Sailors can finally put their hands in their pockets, as Navy unveils changes to uniform rules
(U.S. Navy photo)

Sailors can finally put their hands in their pockets, as Navy unveils changes to uniform rules

The Navy has lifted its ban on sailors keeping their hands in their pockets along with other uniform changes announced Wednesday in an updated service policy.

“Sailors are authorized to have hands in their pockets [and] when doing so does not compromise safety nor prohibit the proper rendering of honors and courtesies,” the service memo said. The policy changes take effect immediately, which resulted from feedback from sailors and requests from commanders, the memo said.

The Navy is also bringing back the female combination cover, known as the bucket cover, which was eliminated in 2018. The female combination cover can be worn by sailors of any rank with the service dress and dinner dress uniforms, as well as by chief petty officers and officers while in service khaki and summer white uniforms. The bucket cover cannot be purchased at Navy Exchange Uniform Centers and must be “privately obtained if desired for wear.”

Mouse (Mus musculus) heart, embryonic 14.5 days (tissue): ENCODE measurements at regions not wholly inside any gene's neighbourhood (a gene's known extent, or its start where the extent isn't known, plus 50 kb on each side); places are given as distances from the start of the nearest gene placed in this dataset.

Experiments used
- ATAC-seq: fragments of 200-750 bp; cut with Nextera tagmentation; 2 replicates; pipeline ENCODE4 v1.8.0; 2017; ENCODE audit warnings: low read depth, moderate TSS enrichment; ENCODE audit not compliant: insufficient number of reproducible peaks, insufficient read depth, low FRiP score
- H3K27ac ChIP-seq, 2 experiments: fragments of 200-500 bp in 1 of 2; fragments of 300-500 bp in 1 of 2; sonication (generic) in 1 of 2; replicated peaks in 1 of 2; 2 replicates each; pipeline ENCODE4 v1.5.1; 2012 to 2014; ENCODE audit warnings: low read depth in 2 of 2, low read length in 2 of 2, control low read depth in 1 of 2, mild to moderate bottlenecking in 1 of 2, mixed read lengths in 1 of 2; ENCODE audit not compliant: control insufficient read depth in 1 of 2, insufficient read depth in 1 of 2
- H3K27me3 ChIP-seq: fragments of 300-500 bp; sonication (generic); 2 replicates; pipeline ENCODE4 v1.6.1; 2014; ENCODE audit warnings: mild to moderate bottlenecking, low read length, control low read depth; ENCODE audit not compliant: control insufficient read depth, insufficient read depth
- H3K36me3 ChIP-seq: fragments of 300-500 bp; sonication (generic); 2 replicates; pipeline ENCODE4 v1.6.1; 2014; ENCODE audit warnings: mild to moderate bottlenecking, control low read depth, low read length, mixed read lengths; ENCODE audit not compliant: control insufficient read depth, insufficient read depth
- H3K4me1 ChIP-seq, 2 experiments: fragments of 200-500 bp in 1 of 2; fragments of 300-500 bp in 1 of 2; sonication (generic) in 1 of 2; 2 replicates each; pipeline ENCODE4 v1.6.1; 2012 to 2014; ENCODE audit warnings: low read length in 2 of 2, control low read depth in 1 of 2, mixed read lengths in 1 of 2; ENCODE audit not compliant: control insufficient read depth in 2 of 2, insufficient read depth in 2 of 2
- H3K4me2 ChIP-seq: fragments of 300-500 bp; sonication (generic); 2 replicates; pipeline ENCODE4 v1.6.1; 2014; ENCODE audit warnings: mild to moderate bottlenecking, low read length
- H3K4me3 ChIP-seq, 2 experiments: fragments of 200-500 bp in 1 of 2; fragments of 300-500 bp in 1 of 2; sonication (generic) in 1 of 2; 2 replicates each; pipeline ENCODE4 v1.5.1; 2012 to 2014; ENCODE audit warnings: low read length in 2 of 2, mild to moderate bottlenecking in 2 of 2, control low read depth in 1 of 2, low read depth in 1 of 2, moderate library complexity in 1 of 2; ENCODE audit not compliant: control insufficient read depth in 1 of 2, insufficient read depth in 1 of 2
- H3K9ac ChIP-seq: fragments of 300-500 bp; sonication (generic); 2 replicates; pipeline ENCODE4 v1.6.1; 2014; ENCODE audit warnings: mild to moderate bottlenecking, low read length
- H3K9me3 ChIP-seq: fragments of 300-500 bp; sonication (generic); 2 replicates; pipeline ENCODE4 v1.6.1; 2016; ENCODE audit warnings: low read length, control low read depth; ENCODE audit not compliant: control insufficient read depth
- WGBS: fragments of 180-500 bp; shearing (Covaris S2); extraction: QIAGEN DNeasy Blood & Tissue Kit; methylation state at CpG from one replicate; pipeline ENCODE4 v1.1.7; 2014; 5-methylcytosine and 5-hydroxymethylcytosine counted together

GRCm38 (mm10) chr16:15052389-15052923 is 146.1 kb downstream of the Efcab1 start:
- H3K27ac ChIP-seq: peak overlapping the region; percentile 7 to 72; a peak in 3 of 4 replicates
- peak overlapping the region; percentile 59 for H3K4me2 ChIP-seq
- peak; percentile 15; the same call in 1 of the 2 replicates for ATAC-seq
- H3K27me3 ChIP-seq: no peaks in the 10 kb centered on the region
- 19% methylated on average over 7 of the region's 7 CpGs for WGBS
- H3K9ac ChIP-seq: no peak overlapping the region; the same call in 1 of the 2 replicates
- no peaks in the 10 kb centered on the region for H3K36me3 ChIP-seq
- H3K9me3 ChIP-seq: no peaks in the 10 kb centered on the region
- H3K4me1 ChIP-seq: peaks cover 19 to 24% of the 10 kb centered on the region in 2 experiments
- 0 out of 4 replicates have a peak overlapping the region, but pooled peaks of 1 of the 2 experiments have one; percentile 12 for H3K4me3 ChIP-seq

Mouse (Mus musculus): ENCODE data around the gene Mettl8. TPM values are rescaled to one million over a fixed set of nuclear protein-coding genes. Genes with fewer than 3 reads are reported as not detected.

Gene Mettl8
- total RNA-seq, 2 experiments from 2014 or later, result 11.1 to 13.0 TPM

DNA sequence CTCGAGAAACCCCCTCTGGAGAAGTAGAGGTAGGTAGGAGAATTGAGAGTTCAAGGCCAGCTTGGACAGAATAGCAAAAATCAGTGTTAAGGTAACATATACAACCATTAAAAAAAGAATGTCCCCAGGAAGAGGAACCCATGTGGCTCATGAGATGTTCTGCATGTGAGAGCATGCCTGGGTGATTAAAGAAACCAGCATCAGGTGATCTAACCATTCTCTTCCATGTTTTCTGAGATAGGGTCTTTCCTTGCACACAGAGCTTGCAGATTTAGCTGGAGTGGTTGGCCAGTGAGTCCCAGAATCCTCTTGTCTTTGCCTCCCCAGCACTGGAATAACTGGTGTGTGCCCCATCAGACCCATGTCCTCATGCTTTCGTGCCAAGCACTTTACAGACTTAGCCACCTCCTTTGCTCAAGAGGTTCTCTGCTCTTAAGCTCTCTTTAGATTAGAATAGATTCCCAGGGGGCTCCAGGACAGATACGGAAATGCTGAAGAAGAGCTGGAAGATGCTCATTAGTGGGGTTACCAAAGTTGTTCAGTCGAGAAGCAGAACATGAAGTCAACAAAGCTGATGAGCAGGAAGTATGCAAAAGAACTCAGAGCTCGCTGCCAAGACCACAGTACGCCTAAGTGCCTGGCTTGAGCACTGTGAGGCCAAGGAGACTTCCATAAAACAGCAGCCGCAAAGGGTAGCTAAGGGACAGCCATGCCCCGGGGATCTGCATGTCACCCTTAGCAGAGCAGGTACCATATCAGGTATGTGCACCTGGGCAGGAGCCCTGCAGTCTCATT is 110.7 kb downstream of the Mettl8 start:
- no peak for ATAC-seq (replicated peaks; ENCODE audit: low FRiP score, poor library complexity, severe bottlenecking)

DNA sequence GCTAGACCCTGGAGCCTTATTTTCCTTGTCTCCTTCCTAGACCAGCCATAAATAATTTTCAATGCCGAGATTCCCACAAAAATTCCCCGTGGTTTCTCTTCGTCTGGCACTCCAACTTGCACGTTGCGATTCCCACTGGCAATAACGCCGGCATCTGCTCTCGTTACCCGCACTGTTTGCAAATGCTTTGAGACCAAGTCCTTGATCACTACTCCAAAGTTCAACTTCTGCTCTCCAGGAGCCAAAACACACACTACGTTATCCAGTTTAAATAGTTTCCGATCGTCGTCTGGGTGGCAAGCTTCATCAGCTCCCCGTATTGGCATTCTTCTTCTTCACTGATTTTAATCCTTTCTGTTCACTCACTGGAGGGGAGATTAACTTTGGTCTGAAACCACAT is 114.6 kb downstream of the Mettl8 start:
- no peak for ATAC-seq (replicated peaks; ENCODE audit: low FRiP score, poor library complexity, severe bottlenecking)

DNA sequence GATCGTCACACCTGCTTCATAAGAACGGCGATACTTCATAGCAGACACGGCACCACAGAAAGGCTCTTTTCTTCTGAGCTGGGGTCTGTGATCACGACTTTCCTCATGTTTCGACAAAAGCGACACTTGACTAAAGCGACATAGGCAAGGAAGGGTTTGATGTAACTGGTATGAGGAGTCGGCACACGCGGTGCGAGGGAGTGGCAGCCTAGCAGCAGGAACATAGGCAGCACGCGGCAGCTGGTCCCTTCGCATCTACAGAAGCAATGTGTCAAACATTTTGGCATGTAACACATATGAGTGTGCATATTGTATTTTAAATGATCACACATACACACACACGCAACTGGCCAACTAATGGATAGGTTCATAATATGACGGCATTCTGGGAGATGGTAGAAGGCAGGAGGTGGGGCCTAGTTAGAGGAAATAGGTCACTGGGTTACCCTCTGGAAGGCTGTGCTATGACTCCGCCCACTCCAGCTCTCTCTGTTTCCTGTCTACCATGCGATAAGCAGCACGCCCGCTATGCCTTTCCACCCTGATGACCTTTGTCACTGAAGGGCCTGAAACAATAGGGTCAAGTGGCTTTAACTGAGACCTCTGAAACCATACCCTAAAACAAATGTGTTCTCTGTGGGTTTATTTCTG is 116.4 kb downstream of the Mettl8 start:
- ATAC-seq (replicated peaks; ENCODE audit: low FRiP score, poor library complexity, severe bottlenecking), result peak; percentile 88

The service is also allowing female sailors to wear the tiara as an optional uniform component when wearing dinner dress blue and white jacket uniforms. Sailors can purchase the tiara from the Navy Exchange online as a “special order item.”

Women can now wear false eyelashes or eyelash extensions that “project a natural appearance and are no longer than 14 millimeters in length as measured from the eyelid to the tip of the eyelash.”

Female sailors are also allowed to wear T-shirts specifically designed for women if the shirts adhere to the Navy’s requirements for color, fabric and neck configuration.

“The intent of this policy update is to address expressed dissatisfaction regarding the required wear of male or unisex T-shirts that are not designed to fit female bodies,” the memo said.

All sailors are now allowed to wear black or navy blue leggings or tights with the service’s physical training shorts and wear “commercially procured coyote brown backpacks” while in the Navy working uniform.

Other uniform changes include allowing chaplains to wear their new insignia warfare pin, which the service announced in December, and the Navy’s forthcoming drone pilots to wear their wings.